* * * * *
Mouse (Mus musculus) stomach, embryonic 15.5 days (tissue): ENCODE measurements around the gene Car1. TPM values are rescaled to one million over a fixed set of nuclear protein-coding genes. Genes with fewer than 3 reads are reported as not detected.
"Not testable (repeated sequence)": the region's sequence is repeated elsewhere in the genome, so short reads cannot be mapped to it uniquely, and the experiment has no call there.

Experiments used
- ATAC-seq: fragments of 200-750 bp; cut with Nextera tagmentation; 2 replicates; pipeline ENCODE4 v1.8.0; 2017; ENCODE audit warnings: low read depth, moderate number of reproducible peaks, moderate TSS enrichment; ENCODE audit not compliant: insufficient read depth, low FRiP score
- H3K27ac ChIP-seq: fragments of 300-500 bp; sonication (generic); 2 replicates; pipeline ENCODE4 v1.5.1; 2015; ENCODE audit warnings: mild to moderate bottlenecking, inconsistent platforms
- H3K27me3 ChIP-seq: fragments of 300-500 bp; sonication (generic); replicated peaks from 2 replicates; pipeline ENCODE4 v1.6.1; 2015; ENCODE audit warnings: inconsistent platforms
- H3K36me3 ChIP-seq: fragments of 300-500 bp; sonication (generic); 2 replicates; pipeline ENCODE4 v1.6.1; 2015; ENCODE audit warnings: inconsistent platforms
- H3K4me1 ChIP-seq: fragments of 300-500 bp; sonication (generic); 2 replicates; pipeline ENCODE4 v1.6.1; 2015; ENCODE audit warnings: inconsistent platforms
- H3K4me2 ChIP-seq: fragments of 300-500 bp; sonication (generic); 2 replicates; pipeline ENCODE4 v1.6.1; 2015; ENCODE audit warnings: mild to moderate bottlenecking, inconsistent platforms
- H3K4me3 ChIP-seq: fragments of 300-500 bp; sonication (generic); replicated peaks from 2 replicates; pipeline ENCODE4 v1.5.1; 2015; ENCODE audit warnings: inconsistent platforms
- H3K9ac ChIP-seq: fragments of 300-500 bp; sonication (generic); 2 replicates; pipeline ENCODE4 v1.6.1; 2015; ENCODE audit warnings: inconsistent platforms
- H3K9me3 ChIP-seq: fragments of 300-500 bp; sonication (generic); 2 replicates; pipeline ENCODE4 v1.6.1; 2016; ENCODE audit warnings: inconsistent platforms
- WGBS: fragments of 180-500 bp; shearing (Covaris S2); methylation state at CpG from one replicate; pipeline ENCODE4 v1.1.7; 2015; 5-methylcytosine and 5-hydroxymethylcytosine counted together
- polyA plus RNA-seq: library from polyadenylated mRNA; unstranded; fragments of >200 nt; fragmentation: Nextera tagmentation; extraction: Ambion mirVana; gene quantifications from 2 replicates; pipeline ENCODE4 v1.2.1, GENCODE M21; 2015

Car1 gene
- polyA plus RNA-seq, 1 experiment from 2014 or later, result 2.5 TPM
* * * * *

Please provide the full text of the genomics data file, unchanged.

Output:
Mouse (Mus musculus) stomach, embryonic 15.5 days (tissue): ENCODE measurements around the gene Car1. TPM values are rescaled to one million over a fixed set of nuclear protein-coding genes. Genes with fewer than 3 reads are reported as not detected.
"Not testable (repeated sequence)": the region's sequence is repeated elsewhere in the genome, so short reads cannot be mapped to it uniquely, and the experiment has no call there.

Experiments used
- ATAC-seq: fragments of 200-750 bp; cut with Nextera tagmentation; 2 replicates; pipeline ENCODE4 v1.8.0; 2017; ENCODE audit warnings: low read depth, moderate number of reproducible peaks, moderate TSS enrichment; ENCODE audit not compliant: insufficient read depth, low FRiP score
- H3K27ac ChIP-seq: fragments of 300-500 bp; sonication (generic); 2 replicates; pipeline ENCODE4 v1.5.1; 2015; ENCODE audit warnings: mild to moderate bottlenecking, inconsistent platforms
- H3K27me3 ChIP-seq: fragments of 300-500 bp; sonication (generic); replicated peaks from 2 replicates; pipeline ENCODE4 v1.6.1; 2015; ENCODE audit warnings: inconsistent platforms
- H3K36me3 ChIP-seq: fragments of 300-500 bp; sonication (generic); 2 replicates; pipeline ENCODE4 v1.6.1; 2015; ENCODE audit warnings: inconsistent platforms
- H3K4me1 ChIP-seq: fragments of 300-500 bp; sonication (generic); 2 replicates; pipeline ENCODE4 v1.6.1; 2015; ENCODE audit warnings: inconsistent platforms
- H3K4me2 ChIP-seq: fragments of 300-500 bp; sonication (generic); 2 replicates; pipeline ENCODE4 v1.6.1; 2015; ENCODE audit warnings: mild to moderate bottlenecking, inconsistent platforms
- H3K4me3 ChIP-seq: fragments of 300-500 bp; sonication (generic); replicated peaks from 2 replicates; pipeline ENCODE4 v1.5.1; 2015; ENCODE audit warnings: inconsistent platforms
- H3K9ac ChIP-seq: fragments of 300-500 bp; sonication (generic); 2 replicates; pipeline ENCODE4 v1.6.1; 2015; ENCODE audit warnings: inconsistent platforms
- H3K9me3 ChIP-seq: fragments of 300-500 bp; sonication (generic); 2 replicates; pipeline ENCODE4 v1.6.1; 2016; ENCODE audit warnings: inconsistent platforms
- WGBS: fragments of 180-500 bp; shearing (Covaris S2); methylation state at CpG from one replicate; pipeline ENCODE4 v1.1.7; 2015; 5-methylcytosine and 5-hydroxymethylcytosine counted together
- polyA plus RNA-seq: library from polyadenylated mRNA; unstranded; fragments of >200 nt; fragmentation: Nextera tagmentation; extraction: Ambion mirVana; gene quantifications from 2 replicates; pipeline ENCODE4 v1.2.1, GENCODE M21; 2015

Car1 gene
- polyA plus RNA-seq, 1 experiment from 2014 or later, result 2.5 TPM